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Harvard football fans are already gearing up for Yale next weekend, but if the Crimson can't come away from Philadelphia with a win over Penn today, The Game will be irrelevant as far as Harvard's Ivy League title hopes are concerned.
The Crimson (5-3 overall, 3-2 Ivy) remains tied with Yale for third place in the Ivy League hunt, one game behind Dartmouth and Cornell. A loss to the Quakers (2-6,2-3) today, and next Saturday's clash with the Elis will be little more than a battle for pride.
"We have to win our next two games to stay in the race," Harvard quarterback Tom Priore said. "Even if we do, our chances are slim."
Penn may not be Harvard's greatest challenge of the season--the Quakers are coming off a 34-20 loss to Princeton in which they gave up 21 points in the first five-and-a-half minutes of play--but don't expect the Quakers to fold so easily at home against Harvard. It hasn't lost to the Crimson at Franklin Field since 1980.
"We know very well what we're going to see," Harvard Defensive Coordinator George Clemens said. "We're going to have to stop an I-type attack for the most part. And we've got to take away the option, especially to the outside."
On the ground, Penn will put the ball in the hands of senior tailback Steve Hooper, who has carried the ball 91 times for 467 yards. But Harvard linebacker Joe Gordian isn't too apprehensive about the Quakers' ground attack.
"Penn traditionally has been a running team," Gordian said. "I expect them to run the ball a lot, and I'm actually pretty psyched about that. If we can get up on them early, they'll start going to the air."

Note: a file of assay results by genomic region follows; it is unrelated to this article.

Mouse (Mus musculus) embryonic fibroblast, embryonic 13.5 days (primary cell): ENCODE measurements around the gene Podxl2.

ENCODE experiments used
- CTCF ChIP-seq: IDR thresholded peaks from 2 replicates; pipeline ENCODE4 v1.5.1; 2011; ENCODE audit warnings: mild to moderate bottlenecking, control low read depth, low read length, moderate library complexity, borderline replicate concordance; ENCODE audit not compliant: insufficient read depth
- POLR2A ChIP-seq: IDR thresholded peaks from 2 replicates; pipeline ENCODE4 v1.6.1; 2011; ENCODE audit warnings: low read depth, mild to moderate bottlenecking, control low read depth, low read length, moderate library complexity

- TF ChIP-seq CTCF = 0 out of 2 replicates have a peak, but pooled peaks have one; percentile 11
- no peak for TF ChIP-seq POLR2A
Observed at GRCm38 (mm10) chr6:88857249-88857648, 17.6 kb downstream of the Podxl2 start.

When they do, they will look to go deep to senior flanker Mohamed Ali, who has floated like a butterfly en route to 16 catches for 268 yards.
But a new Quaker will be charged with getting Ali the ball. Penn Coach Gary Steele has decided to bench senior QB Doug Hensch, who has completed 49 percent of his passes for 943 yards while starting the first eight games of the season. Junior Eric Hull will take over the starting job, and sophomore Fitz McKinnon is expected to see first-quarter action, too.
"I can't say our offensive problems are due to Hensch, but we are going to make a change," Steele said.
Regardless of what type of offense Penn shows, Harvard will be sure to keep the pressure on the Quakers. Led by Gordian's 10 sacks, one short of Don Peterson's 1988 single-season Harvard record, the Crimson's swarming defense has dropped opposing signal-callers a team-record 44 times.
"Our defense has kept us in ball games," Harvard Coach Joe Restic said.
"We'll have four or five different blitzes to go after them with," Gordian added. "The key is the faking of the blitz. We'll disguise it well."
D the Key
Clearly, defense is the key area for Harvard, and penn's style plays right into the hands of the Crimson's strengths. The Quakers, who have rushed for 170 yards per game, will be faced with a stingy Crimson defense that has held its opponents to 103 yards per game on the ground.
"Harvard is probably as a good defensive team as we'll see," Steele said. "They're comparable to the Holy Cross front seven."
The offense is another story. The Crimson has had a strong running game, rushing for nearly 1500 yards on the season thanks largely to junior fullback Matt Johnson's 77 carries for 431 yards.
But Harvard quarterbacks have thrown for only 716 yards and connected only four times for touchdowns. Even the Crimson's 52-37 stomping of Brown last week was accomplished mainly by the ground game. Priore, who has sat on the bench for much of the season and has completed only seven of 20 aerial attempts for 100 yards, will be given the starting nod for the second week in a row.
"I'm sure we'll run the option a lot," Priore said. "We'll try to establish the running game. They're a very aggressive defensive team. I'm sure they'll come at us, especially down at Penn."
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